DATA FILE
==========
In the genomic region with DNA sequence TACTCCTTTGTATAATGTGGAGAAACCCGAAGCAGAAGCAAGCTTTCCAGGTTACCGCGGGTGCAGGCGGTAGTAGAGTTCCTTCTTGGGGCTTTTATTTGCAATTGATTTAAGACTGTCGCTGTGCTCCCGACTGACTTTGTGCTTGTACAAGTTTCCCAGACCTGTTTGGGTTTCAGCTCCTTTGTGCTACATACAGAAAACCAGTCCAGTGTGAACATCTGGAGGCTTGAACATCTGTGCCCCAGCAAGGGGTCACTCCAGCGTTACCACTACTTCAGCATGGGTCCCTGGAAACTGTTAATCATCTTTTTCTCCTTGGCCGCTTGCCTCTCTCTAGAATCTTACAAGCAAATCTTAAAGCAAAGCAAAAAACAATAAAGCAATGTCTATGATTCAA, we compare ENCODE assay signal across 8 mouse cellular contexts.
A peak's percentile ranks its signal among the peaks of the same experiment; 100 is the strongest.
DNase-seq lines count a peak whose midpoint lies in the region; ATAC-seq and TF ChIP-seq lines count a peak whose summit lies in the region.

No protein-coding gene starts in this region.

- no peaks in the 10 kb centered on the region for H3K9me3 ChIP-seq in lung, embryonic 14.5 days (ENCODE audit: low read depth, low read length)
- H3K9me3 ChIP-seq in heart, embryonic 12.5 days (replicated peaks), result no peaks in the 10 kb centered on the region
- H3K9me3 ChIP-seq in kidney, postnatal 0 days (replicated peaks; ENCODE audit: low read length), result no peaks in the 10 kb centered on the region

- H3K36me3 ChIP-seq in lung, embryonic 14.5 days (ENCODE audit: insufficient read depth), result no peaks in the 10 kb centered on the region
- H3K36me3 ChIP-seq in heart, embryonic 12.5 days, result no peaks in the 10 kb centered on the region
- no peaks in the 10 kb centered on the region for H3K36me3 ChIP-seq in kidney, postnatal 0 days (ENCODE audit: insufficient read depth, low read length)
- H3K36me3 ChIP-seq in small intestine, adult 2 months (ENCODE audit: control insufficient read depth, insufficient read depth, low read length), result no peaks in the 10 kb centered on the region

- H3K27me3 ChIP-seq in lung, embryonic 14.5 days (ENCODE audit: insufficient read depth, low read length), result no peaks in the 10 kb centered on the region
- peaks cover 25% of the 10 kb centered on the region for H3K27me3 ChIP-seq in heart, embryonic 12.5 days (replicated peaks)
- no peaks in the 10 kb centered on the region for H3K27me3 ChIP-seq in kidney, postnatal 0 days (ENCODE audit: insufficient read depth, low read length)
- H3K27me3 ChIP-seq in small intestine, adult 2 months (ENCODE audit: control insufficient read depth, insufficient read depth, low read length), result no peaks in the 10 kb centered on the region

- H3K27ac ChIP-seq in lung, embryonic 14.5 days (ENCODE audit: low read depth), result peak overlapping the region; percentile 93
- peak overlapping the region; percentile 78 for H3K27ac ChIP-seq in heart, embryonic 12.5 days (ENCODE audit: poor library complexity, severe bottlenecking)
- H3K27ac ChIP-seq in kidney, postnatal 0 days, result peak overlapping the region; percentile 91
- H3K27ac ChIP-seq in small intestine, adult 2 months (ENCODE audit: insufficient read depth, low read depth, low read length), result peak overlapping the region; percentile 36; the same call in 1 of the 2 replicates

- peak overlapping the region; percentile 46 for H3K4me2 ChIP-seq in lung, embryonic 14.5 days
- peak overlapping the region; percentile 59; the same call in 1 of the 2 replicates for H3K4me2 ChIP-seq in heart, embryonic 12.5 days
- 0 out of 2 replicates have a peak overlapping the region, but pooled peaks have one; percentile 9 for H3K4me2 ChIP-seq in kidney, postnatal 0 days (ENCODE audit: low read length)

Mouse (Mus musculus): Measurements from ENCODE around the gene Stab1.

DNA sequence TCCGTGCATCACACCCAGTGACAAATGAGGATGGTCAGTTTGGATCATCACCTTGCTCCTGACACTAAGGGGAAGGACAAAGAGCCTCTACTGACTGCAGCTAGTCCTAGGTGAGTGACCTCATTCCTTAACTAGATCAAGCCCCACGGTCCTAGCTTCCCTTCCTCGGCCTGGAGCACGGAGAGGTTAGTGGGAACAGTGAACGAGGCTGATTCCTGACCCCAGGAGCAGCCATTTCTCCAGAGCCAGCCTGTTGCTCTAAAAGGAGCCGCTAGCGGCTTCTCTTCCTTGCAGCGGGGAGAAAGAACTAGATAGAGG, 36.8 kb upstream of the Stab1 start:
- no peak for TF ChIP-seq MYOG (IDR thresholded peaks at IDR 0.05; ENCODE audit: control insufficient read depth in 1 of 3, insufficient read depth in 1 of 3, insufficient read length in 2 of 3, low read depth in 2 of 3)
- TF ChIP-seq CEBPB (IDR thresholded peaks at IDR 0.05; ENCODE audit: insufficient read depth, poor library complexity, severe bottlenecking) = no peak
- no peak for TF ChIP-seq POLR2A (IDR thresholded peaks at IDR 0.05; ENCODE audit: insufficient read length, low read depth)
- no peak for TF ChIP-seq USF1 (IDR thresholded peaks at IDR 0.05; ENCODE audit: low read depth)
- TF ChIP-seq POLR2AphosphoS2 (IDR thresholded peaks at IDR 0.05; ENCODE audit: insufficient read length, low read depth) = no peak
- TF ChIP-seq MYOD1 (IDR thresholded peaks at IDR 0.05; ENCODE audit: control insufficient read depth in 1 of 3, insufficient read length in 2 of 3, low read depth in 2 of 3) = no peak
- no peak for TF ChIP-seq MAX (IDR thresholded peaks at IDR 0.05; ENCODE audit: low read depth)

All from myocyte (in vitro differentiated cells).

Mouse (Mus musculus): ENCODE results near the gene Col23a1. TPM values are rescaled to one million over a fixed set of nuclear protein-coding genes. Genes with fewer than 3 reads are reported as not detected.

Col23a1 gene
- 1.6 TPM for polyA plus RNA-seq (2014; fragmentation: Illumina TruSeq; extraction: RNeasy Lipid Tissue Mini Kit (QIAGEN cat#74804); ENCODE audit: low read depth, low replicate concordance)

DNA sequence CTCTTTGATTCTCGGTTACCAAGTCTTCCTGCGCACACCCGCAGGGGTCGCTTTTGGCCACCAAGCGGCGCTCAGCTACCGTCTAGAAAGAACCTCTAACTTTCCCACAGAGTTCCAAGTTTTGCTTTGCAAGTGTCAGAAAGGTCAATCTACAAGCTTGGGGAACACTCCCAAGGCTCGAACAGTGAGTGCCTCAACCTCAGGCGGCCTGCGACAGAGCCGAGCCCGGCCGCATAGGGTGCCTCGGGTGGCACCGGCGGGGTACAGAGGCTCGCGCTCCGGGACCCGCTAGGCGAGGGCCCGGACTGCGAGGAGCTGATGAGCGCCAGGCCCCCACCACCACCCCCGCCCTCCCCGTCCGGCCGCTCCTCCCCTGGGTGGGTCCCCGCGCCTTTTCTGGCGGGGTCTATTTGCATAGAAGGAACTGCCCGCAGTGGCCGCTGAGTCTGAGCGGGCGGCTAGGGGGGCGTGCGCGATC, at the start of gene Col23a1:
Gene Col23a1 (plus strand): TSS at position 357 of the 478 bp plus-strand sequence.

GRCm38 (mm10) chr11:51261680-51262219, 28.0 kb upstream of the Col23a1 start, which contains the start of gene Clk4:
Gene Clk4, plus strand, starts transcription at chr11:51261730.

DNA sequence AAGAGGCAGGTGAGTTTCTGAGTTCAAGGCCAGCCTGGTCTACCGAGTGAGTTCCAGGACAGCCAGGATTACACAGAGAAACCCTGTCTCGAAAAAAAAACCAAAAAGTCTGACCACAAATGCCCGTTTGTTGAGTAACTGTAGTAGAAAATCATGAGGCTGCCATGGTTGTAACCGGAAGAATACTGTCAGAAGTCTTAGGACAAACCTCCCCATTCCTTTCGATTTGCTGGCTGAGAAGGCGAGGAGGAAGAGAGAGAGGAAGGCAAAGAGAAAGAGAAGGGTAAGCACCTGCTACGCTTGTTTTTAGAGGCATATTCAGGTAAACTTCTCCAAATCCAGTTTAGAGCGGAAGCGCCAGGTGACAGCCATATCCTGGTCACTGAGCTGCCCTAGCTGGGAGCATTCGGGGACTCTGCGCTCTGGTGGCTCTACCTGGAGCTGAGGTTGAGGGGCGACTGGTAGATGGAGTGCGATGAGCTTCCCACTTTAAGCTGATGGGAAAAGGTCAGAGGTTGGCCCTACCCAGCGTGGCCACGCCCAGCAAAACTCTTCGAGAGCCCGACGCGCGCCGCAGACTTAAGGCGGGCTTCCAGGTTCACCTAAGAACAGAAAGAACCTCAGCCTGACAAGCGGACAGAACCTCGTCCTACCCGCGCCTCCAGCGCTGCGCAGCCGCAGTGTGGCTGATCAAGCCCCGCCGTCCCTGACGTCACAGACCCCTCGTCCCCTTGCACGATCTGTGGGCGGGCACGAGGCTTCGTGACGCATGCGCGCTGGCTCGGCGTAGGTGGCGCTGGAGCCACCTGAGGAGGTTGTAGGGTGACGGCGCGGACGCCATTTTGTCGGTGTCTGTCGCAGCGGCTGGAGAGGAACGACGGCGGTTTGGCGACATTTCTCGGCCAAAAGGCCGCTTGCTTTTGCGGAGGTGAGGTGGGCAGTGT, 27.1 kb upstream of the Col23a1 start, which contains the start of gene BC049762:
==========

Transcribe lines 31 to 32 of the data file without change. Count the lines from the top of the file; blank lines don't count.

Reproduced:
- no peak for TF ChIP-seq MAX (IDR thresholded peaks at IDR 0.05; ENCODE audit: low read depth)

All from myocyte (in vitro differentiated cells).